I have a few points to make about yesterday’s last minute Steelers loss to the Buccaneers, and no wish to belabor any of them. Sixteen hours later, the sting is still fresh and the taste still bitter. It was one of the most frustrating losses in my recent memory, or, at any rate, has temporarily crowded out all other contenders from my personal shortlist. I certainly have no desire to detract from the performance of Tampa Bay, who were game, opportunistic, resilient, and tenacious in victory. Though Tampa played well enough to win, I also don’t think it’s homerism to suggest that, by most objective measures, the Steelers on the whole outplayed them. They moved the ball, often with ease, and for much of the game held close to a threefold advantage on Tampa in terms of yards gained. The Bucs parlayed a crippling turnover into an early lead but then seemed to succumb to our offensive pressure and relative defensive competence, before the Steelers, who have a well-established recent history of playing down to lesser competition, shot themselves in the foot late, taking it off the gas in the process. Continue reading “Steelers Thoughts #4 (9/29/14): Duck! Rabbit! Duck!”
“And I’ll bet that you lose that bet…but that in doing so, you’ll learn an even more valuable lesson, and win. (pause) In life, I mean.”
The late Roger Ebert lamented, early and often, the inadequacies of grading movies on any sort of scale. Essentially, art is so subjective that it has a built-in natural resistance to easy criticism, and the labels we use to compensate can be obscure, imprecise or reductive, even with the best of intentions behind them. Ebert’s print reviews, which are absolutely required reading for anyone seeking more than a cursory knowledge of 20th Century film, followed a “star” model, with four being the highest possible awarded rating and zero the lowest. On television, of course, Ebert was never granted the ideal space or agency to regard a movie as much more than a simple up/down vote (cue his famous thumb), but in print his muse and talent ranged far and wide, requiring a more nuanced scale to render the final verdict. Ebert found the star format frustrating and limiting, a necessary evil of sorts, and since adopting it as the basis for my own grades on this blog, I’ve come to understand a bit from whence he came. Continue reading “Movie review: “Not Another Teen Movie” (2001)”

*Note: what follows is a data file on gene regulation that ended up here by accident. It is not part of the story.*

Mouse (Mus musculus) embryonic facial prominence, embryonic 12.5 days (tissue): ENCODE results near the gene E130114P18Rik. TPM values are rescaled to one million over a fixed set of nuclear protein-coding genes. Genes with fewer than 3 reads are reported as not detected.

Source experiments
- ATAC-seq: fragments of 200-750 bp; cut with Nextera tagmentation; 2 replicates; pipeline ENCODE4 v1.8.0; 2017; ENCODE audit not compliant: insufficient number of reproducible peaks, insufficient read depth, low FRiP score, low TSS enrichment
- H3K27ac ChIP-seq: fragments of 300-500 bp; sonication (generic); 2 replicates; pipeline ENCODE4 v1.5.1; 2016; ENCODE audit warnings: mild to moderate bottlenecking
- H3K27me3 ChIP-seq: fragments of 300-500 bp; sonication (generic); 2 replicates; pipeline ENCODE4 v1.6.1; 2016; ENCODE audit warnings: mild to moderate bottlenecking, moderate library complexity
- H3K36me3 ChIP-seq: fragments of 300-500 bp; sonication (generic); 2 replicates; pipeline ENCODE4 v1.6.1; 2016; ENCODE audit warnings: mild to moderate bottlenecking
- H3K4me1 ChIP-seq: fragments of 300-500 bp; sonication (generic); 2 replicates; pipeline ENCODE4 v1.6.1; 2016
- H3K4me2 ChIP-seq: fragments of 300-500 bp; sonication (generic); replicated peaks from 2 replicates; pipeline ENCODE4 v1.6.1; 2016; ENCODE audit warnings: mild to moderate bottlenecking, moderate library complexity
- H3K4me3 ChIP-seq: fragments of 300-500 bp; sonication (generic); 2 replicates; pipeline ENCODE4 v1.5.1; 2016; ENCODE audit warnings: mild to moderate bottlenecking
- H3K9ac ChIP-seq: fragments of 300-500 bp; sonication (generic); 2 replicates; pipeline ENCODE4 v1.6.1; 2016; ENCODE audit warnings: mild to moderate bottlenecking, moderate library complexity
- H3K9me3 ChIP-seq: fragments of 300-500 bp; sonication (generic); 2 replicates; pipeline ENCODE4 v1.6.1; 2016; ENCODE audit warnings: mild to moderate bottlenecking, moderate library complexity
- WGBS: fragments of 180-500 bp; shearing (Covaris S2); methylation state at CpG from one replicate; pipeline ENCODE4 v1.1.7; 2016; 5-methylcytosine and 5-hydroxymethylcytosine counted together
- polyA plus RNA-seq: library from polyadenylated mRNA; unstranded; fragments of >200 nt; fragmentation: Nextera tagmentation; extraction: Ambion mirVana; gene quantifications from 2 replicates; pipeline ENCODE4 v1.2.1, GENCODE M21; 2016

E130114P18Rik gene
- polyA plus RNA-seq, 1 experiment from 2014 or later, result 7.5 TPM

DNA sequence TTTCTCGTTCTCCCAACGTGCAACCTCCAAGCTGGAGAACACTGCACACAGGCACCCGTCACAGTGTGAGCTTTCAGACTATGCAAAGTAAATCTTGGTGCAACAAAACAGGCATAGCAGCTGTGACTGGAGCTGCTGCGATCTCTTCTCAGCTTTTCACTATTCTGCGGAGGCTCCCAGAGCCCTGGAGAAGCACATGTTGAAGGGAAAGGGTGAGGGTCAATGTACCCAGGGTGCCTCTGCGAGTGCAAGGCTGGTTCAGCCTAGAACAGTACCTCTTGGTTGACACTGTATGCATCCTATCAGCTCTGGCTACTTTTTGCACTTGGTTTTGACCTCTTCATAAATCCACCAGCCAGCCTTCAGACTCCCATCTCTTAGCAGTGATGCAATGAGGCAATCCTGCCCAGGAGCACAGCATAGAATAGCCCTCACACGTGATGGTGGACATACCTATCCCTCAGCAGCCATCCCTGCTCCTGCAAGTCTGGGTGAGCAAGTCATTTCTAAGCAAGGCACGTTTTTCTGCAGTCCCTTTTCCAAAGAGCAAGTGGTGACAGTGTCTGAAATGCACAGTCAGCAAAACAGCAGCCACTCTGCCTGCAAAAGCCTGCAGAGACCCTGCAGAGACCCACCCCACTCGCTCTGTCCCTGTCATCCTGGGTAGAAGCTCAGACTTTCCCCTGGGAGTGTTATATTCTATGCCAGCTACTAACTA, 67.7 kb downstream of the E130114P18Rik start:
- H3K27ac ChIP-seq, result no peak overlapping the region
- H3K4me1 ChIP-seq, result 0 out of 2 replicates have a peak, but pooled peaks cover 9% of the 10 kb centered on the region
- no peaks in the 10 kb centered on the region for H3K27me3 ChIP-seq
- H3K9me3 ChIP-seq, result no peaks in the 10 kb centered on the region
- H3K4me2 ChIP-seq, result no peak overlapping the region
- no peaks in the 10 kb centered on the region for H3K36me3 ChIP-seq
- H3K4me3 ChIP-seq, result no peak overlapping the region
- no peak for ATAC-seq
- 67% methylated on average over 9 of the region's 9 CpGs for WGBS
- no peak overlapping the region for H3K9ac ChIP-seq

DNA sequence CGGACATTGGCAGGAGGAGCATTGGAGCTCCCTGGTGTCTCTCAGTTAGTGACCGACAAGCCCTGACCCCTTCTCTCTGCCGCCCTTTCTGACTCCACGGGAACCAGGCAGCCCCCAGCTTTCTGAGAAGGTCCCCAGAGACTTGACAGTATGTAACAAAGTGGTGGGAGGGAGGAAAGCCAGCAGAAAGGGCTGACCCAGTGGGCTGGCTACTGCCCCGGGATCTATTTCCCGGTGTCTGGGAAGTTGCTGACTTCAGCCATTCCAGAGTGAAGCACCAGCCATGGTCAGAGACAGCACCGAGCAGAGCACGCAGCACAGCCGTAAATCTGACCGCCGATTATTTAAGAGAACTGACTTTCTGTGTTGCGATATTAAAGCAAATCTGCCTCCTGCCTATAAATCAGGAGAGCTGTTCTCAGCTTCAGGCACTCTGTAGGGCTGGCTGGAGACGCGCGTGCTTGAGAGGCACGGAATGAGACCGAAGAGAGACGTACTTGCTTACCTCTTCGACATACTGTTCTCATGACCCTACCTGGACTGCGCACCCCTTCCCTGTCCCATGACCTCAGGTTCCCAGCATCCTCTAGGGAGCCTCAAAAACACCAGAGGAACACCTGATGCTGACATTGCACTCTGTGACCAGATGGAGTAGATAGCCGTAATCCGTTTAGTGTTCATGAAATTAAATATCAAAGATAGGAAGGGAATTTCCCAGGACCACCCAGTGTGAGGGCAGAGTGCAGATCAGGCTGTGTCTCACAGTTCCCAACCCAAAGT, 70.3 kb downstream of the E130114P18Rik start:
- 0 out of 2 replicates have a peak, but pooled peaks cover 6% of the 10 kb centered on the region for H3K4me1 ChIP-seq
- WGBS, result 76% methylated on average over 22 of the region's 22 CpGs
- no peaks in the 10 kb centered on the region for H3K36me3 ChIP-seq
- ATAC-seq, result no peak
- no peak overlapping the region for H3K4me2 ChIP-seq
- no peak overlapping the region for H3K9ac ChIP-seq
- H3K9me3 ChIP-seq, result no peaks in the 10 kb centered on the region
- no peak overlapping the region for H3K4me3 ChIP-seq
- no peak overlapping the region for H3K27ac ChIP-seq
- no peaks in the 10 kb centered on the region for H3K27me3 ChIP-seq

The Orpheum, Tampa, FL – September 13, 2014
Overkill is among the great craft breweries, so to speak, in the entire heavy metal genre. Think about it. Its music is singular, memorable, and tasty, and fills a niche no one else is quite able to. Its fans are brand loyal and highly devoted. The band does lack mainstream press and wide acclaim, but is able to compete in the marketplace, more or less under its own rules. Overkill has been making its peculiar brand of sardonic, high energy thrash metal for over thirty years now. In that time, it has muscled into the overall conversation on its own merits – equal parts quality and tenacity, with a healthy chaser of Jersey attitude – yet, compared to thrash’s long-established “Big Four” – Metallica, Slayer, Megadeth, and Anthrax – the band is still relatively unsung. Through all those years, however – as Metallica famously sold out, cut its collective hair and eventually morphed into the metal version of the Walt Disney Co., as Slayer replaced its early peaks with foothills and mid-period plateaus with valleys, as Megadeth turned into some weird sideshow for which sustained musical excellence was the exception rather than the norm, and as Anthrax struggled variously to find its footing and reclaim its identity, or build any sort of new millennium momentum – Overkill has been constant, a steady, dependable, often outstanding force for metal good and an enduring DIY success story. Continue reading “Concert review: Overkill”
AUTHOR’S NOTE – Tradition for this blog, informal until now, has been for every 25th post to eschew the usual route of reviews and features and speak to something personal. What follows does all that and much more. In rereading and editing it, I realized immediately that its protagonist doesn’t come off particularly well. I hope much of that can be chalked up to these being remembrances (fairly accurate, I’m forced to concede) of how I felt, and what I was, at the ages of 11-13, a shy, lonely kid trying and failing to navigate the choppy social waters of junior high/middle school. What I was and how I felt were pretty much one thing and the same: lost. I try to always write from a passionate point of view, in part because it’s comfortable and inspiring, but also because I worry I’m not particularly interesting and hope that subject matter for which I feel a particular affinity will help make up the difference. When I’m the subject matter I’m writing about, well, the intensity is necessarily compounded.
What you’re about to read is a long and winding journey, cathartic (I found) in addition to being self-indulgent, meticulous in detail and overreaching in scope. Some of the details were particularly uncomfortable for me to excavate and inhabit, and I apologize if they’re upsetting, or if the journey becomes wearying. I thought it proper and necessary to describe both the heights and depths in full. This was a very hard piece for me to write, or at least half of it was. When things later shifted abruptly to far happier subject matter, I predictably found it difficult to stop writing. Continue reading “Post No. 50: Iron Maiden saved my life.”